Alternate Investment Fund

 An Alternative Investment Fund, or AIF, is a confidentially pooled investment vehicle developed or incorporated in India that collects assets from expert investors, whether Indian or global, for investing in line with a defined investment policy for the welfare of its investors. AIFs can be formed or incorporated as a corporation, trust, or other legal entity (including limited liability partnerships). The SEBI (Mutual Funds) Laws of 1996, the SEBI (Collective Investment Schemes) Laws of 1999, or any other Board regulations governing fund management do not apply to AIF.

Everything to Know about Alternative Investment Fund (AIF)

The term “alternative investment fund”, refers to the collection of pooled investment funds that infuse in venture capital, private equity, hedge funds, managed futures, and other types of investments. We can also say that an AIF is a type of investment distinct from traditional investment options such as stocks, bonds, and other debt securities.

The Securities and Exchange Board of India’s Regulation Act, 2012 defines an Alternative Investment Fund (SEBI). AIFs can form as a corporation, a trust, or a Limited Liability Partnership (LLP).

Generally, high-net-worth people and organizations engage in Alternative Commitment Funds since, unlike Mutual Funds, they need a large initial investment.

Types of Alternative Investment Fund (AIF)

This category includes funds that invest in start-ups, small and medium-sized firms (SMEs), and new businesses with strong growth potential and is socially and economically viable. Because these ideas have various effects on the economy. With the terms of job and growth generation, the government encourages the plan of investment. These funds have proved a lifeline for already-successful firms in need of funding. Take a look at the many kinds of AIFs.

1. Venture Capital Fund (VCF)

Venture Capital Funds invest in high-growth start-ups that are experiencing cash constraints in the early stages of their business and require capital to develop or expand their operations. Because it is difficult for new firms and entrepreneurs to get funds through the financial markets, Venture Capital Funds have become the most popular option for their funding needs.

They invest in a variety of businesses based on their company characteristics, asset size, and product development stage. Venture capital funds, unlike mutual funds and hedge funds, concentrate on early-stage investments. Each investor receives a proportional share in the firm that the VCF has invested in, based on their investment.

2. Infrastructure Fund (IF)

The fund invests in public assets like road and rail infrastructure, airports, and communication assets, among other things. Investors that are positive about future infrastructure growth can participate in the fund since the infrastructure industry has high entry barriers and little competition.

Infrastructure Fund investors might expect a mix of capital growth and dividend income as a result of their investment. When an Infrastructure Fund invests in initiatives that are socially acceptable and practical, the government may offer tax incentives.

3. Angel Fund

This is a sort of Venture Capital fund in which fund managers combine money from a number of “angel” investors to invest in early-stage firms. Investors receive dividends when new enterprises become profitable.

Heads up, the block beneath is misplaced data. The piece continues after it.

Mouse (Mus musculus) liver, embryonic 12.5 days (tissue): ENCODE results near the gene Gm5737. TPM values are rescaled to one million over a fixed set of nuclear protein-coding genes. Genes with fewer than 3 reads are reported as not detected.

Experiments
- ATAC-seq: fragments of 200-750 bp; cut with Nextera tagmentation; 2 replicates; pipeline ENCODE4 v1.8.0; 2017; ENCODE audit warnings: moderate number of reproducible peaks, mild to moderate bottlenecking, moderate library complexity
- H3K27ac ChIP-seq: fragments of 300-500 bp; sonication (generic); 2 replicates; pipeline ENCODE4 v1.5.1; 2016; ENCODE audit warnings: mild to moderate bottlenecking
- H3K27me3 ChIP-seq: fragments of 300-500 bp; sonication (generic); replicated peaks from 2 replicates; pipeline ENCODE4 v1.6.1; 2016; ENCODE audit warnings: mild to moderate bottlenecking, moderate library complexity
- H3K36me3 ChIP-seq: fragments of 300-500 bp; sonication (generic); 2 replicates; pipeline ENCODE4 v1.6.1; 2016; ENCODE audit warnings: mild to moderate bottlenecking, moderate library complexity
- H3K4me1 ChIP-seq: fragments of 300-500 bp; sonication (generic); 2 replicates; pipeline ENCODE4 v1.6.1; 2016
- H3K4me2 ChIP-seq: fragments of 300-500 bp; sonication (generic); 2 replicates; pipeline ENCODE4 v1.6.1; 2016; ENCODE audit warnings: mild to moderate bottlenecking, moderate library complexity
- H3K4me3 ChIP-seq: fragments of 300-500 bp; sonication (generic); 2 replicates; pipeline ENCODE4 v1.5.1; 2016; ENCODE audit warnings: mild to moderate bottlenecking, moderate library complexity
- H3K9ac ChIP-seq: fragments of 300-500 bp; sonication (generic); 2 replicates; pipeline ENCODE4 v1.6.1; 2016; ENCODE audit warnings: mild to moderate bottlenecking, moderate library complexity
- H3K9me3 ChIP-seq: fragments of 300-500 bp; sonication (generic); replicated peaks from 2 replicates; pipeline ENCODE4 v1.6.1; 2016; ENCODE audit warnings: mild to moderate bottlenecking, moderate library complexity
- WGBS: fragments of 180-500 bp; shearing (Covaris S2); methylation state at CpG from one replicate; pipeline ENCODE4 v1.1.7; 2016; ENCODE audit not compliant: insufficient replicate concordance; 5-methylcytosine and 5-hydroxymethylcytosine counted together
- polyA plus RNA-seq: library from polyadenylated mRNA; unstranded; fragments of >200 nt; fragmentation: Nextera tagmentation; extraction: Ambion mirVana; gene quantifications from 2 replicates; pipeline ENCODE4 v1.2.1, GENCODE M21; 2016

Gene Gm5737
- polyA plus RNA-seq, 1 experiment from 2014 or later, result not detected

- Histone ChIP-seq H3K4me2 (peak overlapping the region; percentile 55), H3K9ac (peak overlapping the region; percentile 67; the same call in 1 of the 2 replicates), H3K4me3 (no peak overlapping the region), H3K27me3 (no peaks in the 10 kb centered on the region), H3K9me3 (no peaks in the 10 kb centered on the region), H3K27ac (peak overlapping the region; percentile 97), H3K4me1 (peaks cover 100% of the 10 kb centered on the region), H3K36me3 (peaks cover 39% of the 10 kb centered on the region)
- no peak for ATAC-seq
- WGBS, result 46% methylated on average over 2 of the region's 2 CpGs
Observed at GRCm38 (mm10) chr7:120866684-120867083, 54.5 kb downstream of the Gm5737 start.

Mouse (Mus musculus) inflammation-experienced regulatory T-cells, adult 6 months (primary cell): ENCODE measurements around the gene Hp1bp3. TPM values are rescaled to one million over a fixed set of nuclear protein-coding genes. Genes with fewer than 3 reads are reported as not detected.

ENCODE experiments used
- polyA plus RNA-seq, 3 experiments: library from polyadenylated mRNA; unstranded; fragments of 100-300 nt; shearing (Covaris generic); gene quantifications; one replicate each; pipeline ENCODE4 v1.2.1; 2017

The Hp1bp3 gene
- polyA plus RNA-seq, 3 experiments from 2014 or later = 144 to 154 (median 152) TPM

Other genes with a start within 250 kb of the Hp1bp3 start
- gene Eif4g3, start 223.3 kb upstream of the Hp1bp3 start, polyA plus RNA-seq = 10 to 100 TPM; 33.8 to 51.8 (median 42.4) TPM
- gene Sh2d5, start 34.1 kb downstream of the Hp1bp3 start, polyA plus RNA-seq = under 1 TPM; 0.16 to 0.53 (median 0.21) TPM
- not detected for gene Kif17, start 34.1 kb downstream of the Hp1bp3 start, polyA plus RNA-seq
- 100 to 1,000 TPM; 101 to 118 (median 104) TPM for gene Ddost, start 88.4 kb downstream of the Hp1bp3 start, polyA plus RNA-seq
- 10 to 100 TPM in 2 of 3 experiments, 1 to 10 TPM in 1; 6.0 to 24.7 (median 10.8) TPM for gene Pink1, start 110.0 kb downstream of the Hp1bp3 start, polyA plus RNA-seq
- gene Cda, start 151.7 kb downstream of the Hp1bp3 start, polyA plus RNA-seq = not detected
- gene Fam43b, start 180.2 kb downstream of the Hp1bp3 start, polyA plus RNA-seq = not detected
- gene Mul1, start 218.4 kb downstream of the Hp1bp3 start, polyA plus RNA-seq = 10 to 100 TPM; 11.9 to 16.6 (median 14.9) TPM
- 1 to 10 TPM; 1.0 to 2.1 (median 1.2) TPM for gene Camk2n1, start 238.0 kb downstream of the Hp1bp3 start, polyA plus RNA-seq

Units are distributed to angel investors in the case of Angel Funds. An “angel investor” is a person who wishes to invest in an angel fund and adds business management knowledge to the table, therefore assisting the company in its growth. Because of their growing uncertainties, these investors usually invest in companies that aren’t sponsored by conventional venture capital funds.

4. Social Venture Fund

Socially responsible investment has spawned the Social Venture Fund (SVF), which invests in firms with a strong social consciousness and a desire to have a positive impact on society. These businesses are focused on producing money while also addressing environmental and social challenges. Despite the fact that it is a philanthropic investment, one may expect a return because the companies will still generate money.

5. Private Equity (PE) Fund

PE funds invest in private firms that aren’t publicly traded with stakeholders. Because the unlisted and unauthorized private enterprises are unable to raise cash with PE funds for help.

Categories of AIF

Category I

AIFs that invest in start-ups or social enterprise funds, infrastructure funds, SME funds, and so on are classified as Category I AIF. For the government or regulators, they are frequently deemed socially or economically viable.

Category II

Funds that do not use leverage or borrow for any reason other than to cover operational needs that do not fall under Categories I or III. This is where Private Equity Funds usually fall.

Category III

Funds that engage in a variety of or complex trading techniques, such as investing in listed or unlisted derivatives, fall into Category III. Hedge funds are typically included in this category. Open-ended funds are classified as Category III AIFs whereas closed-ended funds are classified as Category I and II AIFs.

Frequently Asked Question (FAQ)

What are AIF funds?

Any fund established or incorporated in India that is a privately pooled investment vehicle that collects funds from sophisticated investors, whether Indian or foreign, for investment in accordance with a defined investment policy for the benefit of its investors is referred to as an Alternative Investment Fund (AIF).

Who can invest in alternative investment funds?

Investors who desire to diversify might pick Alternative Investment Funds to invest. All Indians, including NRIs, PIOs, and OCIs, are eligible to invest in AIFs. They must, however, fulfil the qualifying requirements, which include a minimum capital of Rs20 crore for each programme and Rs10 crore for Angel Funds. Each investor shall make a minimum investment of Rs1 crore or Rs25 lakh (in the case of AIF employees, directors, and fund managers).

How can I invest in AIF in India?

If you are a risk-taking investor who wants to diversify his or her risk, you may invest in SEBI-registered Alternative Investment Funds as well as join us and we will assist you through the whole process

Can alternative investment funds (AIF) give loans?